It is also very difficult to estimate in advance how much money you really need for traveling around. The risk that you don’t have enough money for 2 months of pure travel around is not harmless, even if it wasn’t as expensive as I thought afterwards.
All in all I think I spent 13,000€ for the 6.5 months in the USA (semester + 2 months travel). Of course that sounds like a lot, and it is, but the Promos scholarship and the foreign student loan helped me a lot. In the end I think I only paid 4000€ myself.
It’s a lot of paperwork, but it’s definitely worth it and nothing is free these days;) And don’t lose heart with the foreign student loan, I didn’t get my money until the middle of the semester, but it worked out in the end. Just ask relatives if they could help you out until then.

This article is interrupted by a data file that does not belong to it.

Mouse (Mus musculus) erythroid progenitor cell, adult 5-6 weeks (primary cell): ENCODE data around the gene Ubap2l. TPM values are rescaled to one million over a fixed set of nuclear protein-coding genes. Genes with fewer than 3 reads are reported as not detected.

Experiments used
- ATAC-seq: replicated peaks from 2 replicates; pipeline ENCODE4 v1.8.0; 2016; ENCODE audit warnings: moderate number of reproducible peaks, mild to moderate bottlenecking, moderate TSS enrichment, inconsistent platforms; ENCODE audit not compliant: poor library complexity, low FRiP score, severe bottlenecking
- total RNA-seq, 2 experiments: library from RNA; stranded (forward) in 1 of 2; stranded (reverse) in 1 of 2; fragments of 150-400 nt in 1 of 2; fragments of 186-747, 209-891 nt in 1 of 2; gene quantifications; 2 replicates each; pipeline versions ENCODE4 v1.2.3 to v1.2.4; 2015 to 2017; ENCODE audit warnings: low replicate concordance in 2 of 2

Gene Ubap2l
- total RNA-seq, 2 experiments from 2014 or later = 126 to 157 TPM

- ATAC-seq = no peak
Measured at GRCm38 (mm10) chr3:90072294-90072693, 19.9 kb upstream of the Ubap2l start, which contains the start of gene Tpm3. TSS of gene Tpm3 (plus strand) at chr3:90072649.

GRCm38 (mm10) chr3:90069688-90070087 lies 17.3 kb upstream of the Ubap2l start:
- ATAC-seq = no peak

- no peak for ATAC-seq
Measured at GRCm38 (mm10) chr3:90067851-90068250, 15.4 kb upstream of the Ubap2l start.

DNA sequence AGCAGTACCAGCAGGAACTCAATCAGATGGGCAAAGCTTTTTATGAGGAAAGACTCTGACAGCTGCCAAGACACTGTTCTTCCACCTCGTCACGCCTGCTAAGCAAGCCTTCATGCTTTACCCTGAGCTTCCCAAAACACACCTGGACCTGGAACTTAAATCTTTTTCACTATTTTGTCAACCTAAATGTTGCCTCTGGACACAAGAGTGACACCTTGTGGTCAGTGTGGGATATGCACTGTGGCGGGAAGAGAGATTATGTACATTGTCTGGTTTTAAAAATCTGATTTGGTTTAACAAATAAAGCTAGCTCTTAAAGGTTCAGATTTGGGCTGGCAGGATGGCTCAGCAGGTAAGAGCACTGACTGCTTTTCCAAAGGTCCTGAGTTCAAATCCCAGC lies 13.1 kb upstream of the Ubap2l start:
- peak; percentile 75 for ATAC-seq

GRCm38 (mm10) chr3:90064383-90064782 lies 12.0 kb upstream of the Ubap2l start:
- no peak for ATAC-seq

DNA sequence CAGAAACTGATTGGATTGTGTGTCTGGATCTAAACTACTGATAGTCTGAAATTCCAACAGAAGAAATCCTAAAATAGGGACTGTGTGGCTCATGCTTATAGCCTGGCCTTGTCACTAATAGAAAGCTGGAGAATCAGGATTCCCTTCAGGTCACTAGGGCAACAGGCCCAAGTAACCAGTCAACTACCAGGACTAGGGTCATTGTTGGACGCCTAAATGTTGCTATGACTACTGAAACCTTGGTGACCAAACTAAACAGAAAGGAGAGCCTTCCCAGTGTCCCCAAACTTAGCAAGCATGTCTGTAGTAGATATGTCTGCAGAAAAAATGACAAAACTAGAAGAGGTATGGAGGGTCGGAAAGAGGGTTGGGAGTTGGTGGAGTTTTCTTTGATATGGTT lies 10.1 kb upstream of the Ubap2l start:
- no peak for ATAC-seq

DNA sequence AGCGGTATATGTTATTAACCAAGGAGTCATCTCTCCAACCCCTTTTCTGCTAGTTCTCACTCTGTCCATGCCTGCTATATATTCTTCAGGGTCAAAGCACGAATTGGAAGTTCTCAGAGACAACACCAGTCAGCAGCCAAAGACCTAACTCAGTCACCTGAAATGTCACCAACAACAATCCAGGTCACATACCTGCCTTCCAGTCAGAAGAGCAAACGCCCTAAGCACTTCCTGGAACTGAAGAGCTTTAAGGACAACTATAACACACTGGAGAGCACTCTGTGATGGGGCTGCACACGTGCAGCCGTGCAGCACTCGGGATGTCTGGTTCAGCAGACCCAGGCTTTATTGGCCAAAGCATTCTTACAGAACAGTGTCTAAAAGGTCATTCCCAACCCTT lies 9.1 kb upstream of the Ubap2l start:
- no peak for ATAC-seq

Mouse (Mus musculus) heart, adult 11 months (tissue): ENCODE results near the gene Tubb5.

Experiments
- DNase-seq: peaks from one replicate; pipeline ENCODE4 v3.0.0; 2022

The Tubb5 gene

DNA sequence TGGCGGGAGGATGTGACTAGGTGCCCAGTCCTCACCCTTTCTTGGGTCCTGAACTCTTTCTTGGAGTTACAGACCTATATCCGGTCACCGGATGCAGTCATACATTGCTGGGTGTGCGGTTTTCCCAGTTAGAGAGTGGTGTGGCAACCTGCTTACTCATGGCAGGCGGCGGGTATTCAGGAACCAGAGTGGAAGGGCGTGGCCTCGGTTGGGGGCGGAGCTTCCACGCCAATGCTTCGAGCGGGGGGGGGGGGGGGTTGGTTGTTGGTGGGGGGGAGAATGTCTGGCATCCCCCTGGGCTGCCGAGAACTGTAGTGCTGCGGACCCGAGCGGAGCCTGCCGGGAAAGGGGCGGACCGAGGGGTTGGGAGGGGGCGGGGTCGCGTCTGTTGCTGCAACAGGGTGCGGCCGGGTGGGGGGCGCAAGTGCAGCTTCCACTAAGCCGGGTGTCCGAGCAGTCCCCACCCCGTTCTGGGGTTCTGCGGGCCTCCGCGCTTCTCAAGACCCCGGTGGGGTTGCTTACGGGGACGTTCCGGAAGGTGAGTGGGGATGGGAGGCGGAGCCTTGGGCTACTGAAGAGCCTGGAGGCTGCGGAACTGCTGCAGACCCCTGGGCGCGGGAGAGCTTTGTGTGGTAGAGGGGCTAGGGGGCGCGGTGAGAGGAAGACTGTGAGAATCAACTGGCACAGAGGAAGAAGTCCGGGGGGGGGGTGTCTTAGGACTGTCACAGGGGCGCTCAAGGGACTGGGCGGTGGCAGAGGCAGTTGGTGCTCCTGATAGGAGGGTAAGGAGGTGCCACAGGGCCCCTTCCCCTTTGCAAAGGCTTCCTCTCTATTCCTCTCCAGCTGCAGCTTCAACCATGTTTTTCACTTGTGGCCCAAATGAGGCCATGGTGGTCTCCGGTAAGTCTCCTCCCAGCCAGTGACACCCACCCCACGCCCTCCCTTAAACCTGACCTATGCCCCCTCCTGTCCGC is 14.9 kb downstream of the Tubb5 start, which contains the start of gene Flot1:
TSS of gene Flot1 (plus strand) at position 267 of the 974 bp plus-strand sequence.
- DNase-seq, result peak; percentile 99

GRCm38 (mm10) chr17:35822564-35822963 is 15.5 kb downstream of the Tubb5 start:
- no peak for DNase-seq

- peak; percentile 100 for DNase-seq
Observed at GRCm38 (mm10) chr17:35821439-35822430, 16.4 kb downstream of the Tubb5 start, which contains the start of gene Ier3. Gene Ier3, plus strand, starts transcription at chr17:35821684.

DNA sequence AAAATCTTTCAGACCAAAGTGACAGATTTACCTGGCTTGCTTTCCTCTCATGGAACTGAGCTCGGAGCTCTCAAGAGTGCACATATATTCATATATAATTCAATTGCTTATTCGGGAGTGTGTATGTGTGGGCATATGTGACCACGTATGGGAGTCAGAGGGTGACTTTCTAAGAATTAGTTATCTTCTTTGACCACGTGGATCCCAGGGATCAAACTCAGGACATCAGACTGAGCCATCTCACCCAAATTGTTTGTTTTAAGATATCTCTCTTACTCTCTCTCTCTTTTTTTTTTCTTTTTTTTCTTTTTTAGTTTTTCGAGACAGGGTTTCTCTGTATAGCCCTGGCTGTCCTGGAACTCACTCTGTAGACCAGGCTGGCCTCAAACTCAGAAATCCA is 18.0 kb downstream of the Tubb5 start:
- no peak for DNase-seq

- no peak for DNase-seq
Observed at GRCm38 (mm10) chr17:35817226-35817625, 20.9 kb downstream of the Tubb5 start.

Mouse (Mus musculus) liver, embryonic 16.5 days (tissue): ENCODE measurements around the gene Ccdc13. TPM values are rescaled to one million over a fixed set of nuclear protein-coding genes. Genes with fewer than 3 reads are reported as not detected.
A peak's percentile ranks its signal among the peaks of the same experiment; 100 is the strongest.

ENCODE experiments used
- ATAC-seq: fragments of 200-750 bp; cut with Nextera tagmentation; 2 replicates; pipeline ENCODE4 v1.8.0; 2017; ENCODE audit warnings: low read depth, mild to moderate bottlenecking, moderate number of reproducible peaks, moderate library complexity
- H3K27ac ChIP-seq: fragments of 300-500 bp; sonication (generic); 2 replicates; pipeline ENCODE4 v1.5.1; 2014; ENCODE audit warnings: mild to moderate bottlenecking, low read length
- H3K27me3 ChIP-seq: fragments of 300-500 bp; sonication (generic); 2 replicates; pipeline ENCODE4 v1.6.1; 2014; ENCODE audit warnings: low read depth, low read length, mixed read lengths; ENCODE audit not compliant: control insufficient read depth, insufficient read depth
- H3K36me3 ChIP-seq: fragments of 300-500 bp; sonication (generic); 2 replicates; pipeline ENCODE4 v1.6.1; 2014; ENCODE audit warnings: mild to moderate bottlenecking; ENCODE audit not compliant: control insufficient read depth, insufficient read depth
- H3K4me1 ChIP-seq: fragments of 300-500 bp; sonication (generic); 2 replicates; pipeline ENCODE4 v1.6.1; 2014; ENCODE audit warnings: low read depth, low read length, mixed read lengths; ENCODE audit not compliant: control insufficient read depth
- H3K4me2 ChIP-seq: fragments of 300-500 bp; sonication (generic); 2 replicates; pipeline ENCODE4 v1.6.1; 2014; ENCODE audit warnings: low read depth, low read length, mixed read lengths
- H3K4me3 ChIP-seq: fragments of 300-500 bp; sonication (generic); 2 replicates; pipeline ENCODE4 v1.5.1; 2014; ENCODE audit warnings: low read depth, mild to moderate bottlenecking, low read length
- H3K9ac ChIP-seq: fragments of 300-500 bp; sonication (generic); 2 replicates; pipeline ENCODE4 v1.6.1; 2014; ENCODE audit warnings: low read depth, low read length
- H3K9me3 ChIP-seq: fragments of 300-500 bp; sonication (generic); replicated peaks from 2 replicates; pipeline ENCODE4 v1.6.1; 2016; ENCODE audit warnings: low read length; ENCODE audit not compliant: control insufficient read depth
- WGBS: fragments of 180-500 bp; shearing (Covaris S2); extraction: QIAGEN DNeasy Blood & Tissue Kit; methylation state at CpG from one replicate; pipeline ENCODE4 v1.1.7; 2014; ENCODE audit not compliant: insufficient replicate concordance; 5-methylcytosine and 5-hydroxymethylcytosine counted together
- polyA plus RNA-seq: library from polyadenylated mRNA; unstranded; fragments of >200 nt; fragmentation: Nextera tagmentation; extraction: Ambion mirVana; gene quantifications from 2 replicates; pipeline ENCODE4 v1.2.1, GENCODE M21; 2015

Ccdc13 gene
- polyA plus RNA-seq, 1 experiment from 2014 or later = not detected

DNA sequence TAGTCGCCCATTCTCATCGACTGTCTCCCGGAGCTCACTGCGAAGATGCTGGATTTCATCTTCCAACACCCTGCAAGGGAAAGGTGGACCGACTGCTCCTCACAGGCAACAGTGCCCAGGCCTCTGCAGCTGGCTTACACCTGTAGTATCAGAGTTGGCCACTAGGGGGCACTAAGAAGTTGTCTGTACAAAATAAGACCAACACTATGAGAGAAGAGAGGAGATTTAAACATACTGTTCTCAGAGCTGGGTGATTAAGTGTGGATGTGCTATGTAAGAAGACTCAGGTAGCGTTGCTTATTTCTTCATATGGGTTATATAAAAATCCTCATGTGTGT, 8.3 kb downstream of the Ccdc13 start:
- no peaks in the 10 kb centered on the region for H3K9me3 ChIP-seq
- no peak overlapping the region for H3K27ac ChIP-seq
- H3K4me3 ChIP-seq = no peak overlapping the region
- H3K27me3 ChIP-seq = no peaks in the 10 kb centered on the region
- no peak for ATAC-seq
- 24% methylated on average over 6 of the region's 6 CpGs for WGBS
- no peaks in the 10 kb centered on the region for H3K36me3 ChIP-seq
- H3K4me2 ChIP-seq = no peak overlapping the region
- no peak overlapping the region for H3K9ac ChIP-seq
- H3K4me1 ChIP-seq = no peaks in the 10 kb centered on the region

Unfortunately, I’m still ambivalent about the academic benefits. The lessons are definitely more practice-oriented and I learned more in the courses than in the German courses here. This is also simply because most of the professors come directly from business and also know what they are talking about. In my internship at the time, I also learned and saw that the theoretical approaches simply didn’t help you, and the input from the American courses was definitely very refreshing and enriching. I have to say that I got the courses I wanted. I had Sales Management, Marketing in New Ventures and Business to Business Marketing. My classmates were often less enthusiastic about their courses.